110 years later, Terwilliger Parkway celebrates a new milestone in the architect's plan
Cathy Turner, September 24 2014
Dear Mr. Olmsted,
It’s been over 110 years since you proposed a scenic network of parks and parkways throughout Portland. Your plan was so far-sighted that we’re still working to complete it! You should enjoy attending our dedication of the city’s recent addition of Eagle Point to Terwilliger Parkway.
Your 1903 plan, which referred to Terwilliger Parkway as the South Hillside Parkway, advised the city to complete it “as soon as possible, lest its course be interfered with by the erection of dwellings and by rising values of the land near the city.” Fortunately, we acted relatively quickly, creating the initial parkway within 10 years of your report.
In fact, although parts of your system are in place throughout the city, Terwilliger Parkway is the only one of your west-side parkway recommendations built and maintained for public use consistent with your vision. The 3 1⁄4 miles from Sam Jackson Road to Barbur Boulevard still curves gracefully through a naturally forested area punctuated by occasional panoramic views.
As you foresaw, Portland grew, and our population and traffic make us ever more appreciative of this scenic corridor. On any day you’ll see the bike lane and pathway in active use for serious training, casual recreation, and both bike and pedestrian commuting. As your plan envisioned, the benefits extend beyond the Parkway itself through connections to our larger network of natural areas.
Downtown’s South Park blocks begin just a few blocks from the north end. Then, the Parkway connects to trails in Marquam Nature Park and George Himes Park and to several SW Trails routes. Beyond the Parkway’s south end, Terwilliger continues as a residential street with sidewalks but returns again to a bike and hike paths through forest at Tryon Creek State Park.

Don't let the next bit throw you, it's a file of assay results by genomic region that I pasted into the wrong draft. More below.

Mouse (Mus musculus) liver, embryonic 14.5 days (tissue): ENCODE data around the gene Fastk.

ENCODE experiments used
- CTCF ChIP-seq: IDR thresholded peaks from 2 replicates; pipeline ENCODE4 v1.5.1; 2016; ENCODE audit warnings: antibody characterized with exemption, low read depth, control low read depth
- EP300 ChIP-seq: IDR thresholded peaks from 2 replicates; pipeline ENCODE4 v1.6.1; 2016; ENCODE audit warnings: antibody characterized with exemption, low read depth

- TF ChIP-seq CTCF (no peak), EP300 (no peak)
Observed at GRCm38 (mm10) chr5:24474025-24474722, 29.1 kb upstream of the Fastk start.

Terwilliger’s popularity helps us carry on your original vision, embodied in the city’s Terwilliger Parkway Corridor Plan and Design Guidelines. Weekends often find dedicated volunteers working to remove invasive species threatening to overwhelm native forest plants. And strong supporters of the original goals seek practical solutions to potential conflicts – actively participating in City hearings and planning meetings, and working with partner organizations and local employers. So we hope you can attend our Eagle Point celebration, Mr. Olmsted.
There will be time for general conversation plus presentations on Eagle Point’s importance, future, and history, by Parks Commissioner Amanda Fritz, Parks Department Director Mike Abbaté , architect and historian Bill Hawkins (who may have some interesting questions for you!) and Friends of Terwilliger President Anton Vetterlein.
To others reading this, please also join us Saturday, September 27 at 10:00 am. Check the Friends of Terwilliger website for location, schedule and parking options. In keeping with the active recreation nature of the Parkway, consider making the event the endpoint of a morning hike or bike ride. (We’ll have bike racks on site.) Form your own group or link up with the SW Trails folks at Wilson High School at 9:00 a.m.